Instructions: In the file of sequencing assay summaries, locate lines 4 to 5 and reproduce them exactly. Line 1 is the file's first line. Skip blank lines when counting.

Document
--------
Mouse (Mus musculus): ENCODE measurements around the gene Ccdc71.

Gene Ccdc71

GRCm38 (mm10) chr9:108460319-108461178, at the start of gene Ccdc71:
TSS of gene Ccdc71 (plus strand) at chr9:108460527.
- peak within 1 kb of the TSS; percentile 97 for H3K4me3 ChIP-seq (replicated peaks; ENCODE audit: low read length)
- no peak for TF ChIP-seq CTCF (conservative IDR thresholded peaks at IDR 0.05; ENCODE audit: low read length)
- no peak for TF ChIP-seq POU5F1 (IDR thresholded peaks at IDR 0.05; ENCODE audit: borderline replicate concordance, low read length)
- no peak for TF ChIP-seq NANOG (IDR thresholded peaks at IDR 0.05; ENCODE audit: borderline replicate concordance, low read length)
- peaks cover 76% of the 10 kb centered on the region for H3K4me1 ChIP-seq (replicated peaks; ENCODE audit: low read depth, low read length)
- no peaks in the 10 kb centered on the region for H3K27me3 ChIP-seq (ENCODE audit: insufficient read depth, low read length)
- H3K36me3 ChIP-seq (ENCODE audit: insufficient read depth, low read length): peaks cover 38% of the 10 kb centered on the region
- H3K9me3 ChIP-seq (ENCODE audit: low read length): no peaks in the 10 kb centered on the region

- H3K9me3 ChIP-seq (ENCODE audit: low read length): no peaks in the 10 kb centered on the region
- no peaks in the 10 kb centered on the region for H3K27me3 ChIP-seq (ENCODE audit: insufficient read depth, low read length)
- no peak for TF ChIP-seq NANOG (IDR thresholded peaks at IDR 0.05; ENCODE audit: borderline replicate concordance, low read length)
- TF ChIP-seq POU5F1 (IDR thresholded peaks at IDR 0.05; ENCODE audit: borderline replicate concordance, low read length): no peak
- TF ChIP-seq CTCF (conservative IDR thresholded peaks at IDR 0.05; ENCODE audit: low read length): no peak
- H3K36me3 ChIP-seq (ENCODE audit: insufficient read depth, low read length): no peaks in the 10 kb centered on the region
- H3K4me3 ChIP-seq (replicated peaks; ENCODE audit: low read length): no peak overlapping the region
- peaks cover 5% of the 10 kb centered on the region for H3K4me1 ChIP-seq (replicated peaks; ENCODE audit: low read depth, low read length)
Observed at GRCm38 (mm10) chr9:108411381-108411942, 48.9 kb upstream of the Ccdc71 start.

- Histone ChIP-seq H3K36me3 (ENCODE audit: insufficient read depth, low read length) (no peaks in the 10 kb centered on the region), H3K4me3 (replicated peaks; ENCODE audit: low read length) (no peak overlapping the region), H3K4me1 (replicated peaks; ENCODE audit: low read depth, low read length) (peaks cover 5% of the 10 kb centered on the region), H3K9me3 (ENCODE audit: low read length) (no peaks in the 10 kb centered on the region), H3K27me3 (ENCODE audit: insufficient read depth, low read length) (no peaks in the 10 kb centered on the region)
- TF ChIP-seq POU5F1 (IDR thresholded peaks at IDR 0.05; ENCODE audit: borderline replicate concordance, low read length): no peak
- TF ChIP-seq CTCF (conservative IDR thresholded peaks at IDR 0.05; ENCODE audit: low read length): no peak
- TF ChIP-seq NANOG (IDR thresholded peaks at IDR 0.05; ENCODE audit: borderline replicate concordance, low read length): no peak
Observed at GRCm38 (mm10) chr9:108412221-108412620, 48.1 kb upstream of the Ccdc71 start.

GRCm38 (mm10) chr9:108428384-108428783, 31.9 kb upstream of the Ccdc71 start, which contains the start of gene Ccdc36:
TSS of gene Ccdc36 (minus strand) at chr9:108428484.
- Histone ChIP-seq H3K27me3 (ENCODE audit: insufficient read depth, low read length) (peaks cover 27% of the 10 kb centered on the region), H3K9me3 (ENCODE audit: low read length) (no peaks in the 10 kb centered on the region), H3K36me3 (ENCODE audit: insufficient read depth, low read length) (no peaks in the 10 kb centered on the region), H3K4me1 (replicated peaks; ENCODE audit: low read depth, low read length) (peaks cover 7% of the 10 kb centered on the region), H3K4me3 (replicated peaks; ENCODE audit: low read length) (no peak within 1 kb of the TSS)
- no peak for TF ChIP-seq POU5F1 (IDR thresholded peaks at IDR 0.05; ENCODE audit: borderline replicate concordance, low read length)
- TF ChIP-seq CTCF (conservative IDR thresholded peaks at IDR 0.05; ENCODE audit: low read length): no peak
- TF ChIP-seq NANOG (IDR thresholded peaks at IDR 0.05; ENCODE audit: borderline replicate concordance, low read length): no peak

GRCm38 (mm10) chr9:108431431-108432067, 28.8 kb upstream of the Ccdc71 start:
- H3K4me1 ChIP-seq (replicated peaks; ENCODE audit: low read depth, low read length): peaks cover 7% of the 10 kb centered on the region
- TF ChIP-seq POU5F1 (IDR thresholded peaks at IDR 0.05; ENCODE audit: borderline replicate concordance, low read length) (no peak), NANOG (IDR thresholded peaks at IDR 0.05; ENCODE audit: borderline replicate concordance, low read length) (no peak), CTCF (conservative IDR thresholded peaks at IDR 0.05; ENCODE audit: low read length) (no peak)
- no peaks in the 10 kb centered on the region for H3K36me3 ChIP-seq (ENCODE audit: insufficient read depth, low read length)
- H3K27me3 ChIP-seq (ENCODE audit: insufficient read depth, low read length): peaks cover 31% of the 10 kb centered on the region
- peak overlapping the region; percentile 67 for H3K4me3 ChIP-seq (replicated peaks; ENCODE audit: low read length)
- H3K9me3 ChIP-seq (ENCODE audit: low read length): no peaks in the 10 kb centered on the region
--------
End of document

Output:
TSS of gene Ccdc71 (plus strand) at chr9:108460527.
- peak within 1 kb of the TSS; percentile 97 for H3K4me3 ChIP-seq (replicated peaks; ENCODE audit: low read length)